For our testing today, not only are we fortunate to be able to disassemble the ADATA DaskDrive Elite and completely remove the SSD, but also, we have both USB to SATA connectors for both USB 2 and USB 3 on hand. This means that we are able to test the SSD in USB 2, USB 3, USB 3.0 SuperSpeed (device standard), and also test the internal SSD itself. As well, we are using ATTO Disk BenchMark, Crystal DiskMark (oFill) and AS SSD which means that we are testing the SE720 which means we are testing the SE720 with both compressible and incompressible data samples. For all tests, we will be concentrating on ONLY the high sequential read and write performance as a mode of comparison.
ATTO Disk Benchmark is perhaps one of the oldest benchmarks going and is definitely the main staple for manufacturer performance specifications. ATTO uses RAW or compressible data and, for our benchmarks, we use a set length of 256mb and test both the read and write performance of various transfer sizes ranging from 0.5 to 8192kb. Manufacturers prefer this method of testing as it deals with raw (compressible) data rather than random (includes incompressible data) which, although more realistic, results in lower performance results.
As ATTO uses highly compressible data, these results represent the best performance of the three tests. Although the DashDrive Elite fell a bit short on read speeds, it pushed ahead on its write data transfer speeds, when we consider listed specifications of 400MB/s read and 300MB/s write. This chart provides a great visual of where we have come with USB performance though.
Crystal Disk Benchmark is used to measure read and write performance through sampling of highly compressible data (oFill/1Fill), or random data which is, for the most part, incompressible.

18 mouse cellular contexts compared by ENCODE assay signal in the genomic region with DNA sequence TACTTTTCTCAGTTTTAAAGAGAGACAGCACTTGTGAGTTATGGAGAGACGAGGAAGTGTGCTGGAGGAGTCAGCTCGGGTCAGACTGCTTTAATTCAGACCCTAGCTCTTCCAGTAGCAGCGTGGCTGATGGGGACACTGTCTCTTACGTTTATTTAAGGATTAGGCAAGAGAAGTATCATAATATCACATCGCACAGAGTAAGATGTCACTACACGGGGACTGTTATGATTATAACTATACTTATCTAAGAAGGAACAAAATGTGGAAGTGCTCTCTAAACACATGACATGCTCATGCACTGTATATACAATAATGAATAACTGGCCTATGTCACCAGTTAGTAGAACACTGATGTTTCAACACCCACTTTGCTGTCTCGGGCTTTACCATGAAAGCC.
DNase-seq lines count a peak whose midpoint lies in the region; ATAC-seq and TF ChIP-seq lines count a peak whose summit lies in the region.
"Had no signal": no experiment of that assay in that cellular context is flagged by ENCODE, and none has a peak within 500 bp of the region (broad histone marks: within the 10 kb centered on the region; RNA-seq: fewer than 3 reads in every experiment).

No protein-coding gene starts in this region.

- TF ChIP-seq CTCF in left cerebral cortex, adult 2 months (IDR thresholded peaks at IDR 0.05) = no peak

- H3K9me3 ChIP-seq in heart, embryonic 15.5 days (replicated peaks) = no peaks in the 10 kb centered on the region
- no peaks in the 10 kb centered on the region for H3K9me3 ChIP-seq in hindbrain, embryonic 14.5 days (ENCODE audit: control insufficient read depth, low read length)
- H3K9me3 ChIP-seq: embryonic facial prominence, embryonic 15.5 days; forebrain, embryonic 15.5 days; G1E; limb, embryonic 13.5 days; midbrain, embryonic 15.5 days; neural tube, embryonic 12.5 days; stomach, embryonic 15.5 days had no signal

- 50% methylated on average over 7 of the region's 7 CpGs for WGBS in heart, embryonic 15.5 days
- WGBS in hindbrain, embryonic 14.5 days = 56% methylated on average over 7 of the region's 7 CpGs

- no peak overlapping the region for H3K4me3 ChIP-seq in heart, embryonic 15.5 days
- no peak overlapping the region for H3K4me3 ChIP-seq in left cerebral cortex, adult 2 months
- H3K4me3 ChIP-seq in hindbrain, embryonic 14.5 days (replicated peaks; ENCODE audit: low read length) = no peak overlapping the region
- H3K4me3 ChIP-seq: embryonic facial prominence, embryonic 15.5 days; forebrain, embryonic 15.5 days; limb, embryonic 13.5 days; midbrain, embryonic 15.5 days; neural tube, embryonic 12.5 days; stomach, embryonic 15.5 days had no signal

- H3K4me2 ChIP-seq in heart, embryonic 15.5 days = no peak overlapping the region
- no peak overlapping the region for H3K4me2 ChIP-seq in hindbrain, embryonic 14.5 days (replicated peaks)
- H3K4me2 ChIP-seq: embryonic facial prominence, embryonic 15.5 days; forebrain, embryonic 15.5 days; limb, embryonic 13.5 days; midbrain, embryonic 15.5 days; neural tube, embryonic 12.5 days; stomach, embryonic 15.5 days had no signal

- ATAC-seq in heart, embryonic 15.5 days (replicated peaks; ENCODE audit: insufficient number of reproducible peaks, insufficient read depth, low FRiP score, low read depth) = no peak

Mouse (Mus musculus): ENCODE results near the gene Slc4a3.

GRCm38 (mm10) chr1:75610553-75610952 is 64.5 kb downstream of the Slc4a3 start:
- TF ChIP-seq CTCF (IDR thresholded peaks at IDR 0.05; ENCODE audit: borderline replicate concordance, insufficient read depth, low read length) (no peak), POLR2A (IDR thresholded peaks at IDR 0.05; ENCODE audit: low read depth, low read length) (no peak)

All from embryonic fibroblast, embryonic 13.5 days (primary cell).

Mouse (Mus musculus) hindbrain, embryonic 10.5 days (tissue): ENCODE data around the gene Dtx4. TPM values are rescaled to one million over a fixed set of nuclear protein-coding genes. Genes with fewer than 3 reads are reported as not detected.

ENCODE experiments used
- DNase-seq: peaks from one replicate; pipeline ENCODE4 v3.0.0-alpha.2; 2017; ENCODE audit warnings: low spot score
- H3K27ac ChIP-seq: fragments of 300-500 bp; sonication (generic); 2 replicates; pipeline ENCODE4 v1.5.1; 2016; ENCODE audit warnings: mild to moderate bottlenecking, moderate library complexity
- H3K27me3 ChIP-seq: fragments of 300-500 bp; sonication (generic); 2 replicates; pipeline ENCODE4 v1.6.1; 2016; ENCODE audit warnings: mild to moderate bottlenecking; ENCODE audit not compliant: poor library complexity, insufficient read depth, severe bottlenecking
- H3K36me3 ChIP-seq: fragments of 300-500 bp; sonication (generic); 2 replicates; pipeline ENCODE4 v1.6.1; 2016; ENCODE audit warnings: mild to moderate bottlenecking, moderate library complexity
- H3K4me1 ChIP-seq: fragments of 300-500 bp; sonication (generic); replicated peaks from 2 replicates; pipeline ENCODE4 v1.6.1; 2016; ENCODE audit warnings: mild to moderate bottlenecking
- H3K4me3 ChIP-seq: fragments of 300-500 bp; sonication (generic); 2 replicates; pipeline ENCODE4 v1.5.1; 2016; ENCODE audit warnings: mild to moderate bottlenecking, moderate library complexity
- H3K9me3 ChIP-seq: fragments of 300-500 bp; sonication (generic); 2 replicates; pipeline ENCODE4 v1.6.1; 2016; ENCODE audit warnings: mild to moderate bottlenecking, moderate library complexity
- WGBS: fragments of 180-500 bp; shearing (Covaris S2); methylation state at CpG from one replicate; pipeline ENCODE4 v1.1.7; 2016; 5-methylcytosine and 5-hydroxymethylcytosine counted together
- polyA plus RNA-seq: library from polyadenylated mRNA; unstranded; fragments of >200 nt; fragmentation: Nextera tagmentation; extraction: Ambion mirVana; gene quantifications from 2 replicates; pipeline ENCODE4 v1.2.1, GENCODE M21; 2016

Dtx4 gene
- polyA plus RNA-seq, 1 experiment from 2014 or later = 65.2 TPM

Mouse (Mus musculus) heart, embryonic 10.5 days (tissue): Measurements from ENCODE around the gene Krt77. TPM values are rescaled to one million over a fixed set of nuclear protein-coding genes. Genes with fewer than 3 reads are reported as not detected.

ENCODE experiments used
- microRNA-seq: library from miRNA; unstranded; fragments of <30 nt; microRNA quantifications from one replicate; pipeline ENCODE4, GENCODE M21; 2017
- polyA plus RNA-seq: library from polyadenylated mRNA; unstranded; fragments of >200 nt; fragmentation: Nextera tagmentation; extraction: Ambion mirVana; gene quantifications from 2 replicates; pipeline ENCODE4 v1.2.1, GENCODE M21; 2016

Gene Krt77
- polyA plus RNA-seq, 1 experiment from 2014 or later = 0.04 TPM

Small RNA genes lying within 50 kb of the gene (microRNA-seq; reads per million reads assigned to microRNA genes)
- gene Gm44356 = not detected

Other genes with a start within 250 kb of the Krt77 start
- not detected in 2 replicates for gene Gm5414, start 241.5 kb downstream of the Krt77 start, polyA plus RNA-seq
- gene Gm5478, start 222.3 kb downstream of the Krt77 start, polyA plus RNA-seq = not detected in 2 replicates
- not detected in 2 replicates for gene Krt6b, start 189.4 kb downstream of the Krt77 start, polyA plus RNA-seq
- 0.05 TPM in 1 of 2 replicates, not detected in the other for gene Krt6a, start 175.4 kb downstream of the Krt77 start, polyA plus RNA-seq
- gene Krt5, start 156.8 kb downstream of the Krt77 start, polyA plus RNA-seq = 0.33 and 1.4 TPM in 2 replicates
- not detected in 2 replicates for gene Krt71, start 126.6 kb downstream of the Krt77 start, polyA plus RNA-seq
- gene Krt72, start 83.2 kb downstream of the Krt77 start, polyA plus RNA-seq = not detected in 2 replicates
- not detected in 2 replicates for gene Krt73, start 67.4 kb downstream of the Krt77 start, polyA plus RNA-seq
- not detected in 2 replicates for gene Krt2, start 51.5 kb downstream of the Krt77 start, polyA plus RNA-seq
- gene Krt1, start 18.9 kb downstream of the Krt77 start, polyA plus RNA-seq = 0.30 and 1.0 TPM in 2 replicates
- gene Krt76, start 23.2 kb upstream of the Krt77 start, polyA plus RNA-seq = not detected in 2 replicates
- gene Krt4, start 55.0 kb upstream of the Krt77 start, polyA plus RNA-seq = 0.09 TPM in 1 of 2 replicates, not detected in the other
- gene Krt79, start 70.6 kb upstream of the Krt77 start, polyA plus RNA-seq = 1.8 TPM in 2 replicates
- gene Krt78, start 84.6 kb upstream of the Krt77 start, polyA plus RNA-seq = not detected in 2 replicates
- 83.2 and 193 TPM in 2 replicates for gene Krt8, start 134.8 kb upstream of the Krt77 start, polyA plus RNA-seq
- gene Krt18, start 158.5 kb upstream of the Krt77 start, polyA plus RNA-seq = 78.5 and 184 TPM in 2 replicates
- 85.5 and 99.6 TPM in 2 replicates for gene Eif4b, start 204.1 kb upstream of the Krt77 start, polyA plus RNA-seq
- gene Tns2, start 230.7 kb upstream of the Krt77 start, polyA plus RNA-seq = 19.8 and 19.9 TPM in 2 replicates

Surprisingly, read performance jumped a bit while that of write speeds dropped. We actually expected the drop in write performance but the jump in read speeds brings us a bit closer to specs.
Up until recently, AS SSD was the only benchmark created specifically for SSD testing and it uses incompressible data. AS SSD, for the most part, gives us the ‘worst case scenario’ in SSD transfer speeds because of its use of incompressible data and many enthusiasts like to AS SSD for their needs.
Performance drops significantly when transferring 100% incompressible data and this is what you can expect if you elect to transfer movies, music or pictures back and forth.
REPORT ANALYSIS AND FINAL THOUGHTS
I have been using the ADATA DashDrive Elite SE720 for a few days and its ultraslim design is very comfortable to carry or throw in one’s pocket. That’s when I realized that it was very comparable to my trusty Samsung Galaxy Note 2 smart phone. As a comparable, in fact, it is about 3/4 the length of the Note 2, exactly the width and actually just a bit thinner. Although its stainless steel casing is very prone to fingerprints and hand oils, these are easily cleaned off and the casing is definitely scratch resistant…and remember it comes with a cover.
We have only looked at two other similar devices to date, the AngelBird SSD2GO and the Monster Digital OverDrive 3.0 External SSDs. Where the Monster Digital Overdrive 3.0 had capacity at an amazing 1TB, it didn’t have Superspeed and fell short of the blazing performance we have now. Both the AngelBird SSD2Go and the ADATA DashDrive are LSI SandForce SF-2281 based products and both have a magnificent build, the SSD2Go being considerably thicker and heavier. Where the SSD2Go might excel in performance though, the ADATA DashDrive Elite SE720 pulls well ahead in value, coming in at well below half of the price.
In fact, a quick check of Amazon at the time of this report showed it to be below the $1/GB as it came in at $115 for the a 128GB SE720. That was totally unexpected and definitely deserving of our Top Value designation!